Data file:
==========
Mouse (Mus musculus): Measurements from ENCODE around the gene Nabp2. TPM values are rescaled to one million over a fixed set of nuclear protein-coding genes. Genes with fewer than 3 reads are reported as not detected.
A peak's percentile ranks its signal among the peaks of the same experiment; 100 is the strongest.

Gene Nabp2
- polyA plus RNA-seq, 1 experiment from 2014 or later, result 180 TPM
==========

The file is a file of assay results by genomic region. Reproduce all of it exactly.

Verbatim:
Mouse (Mus musculus): Measurements from ENCODE around the gene Nabp2. TPM values are rescaled to one million over a fixed set of nuclear protein-coding genes. Genes with fewer than 3 reads are reported as not detected.
A peak's percentile ranks its signal among the peaks of the same experiment; 100 is the strongest.

Gene Nabp2
- polyA plus RNA-seq, 1 experiment from 2014 or later, result 180 TPM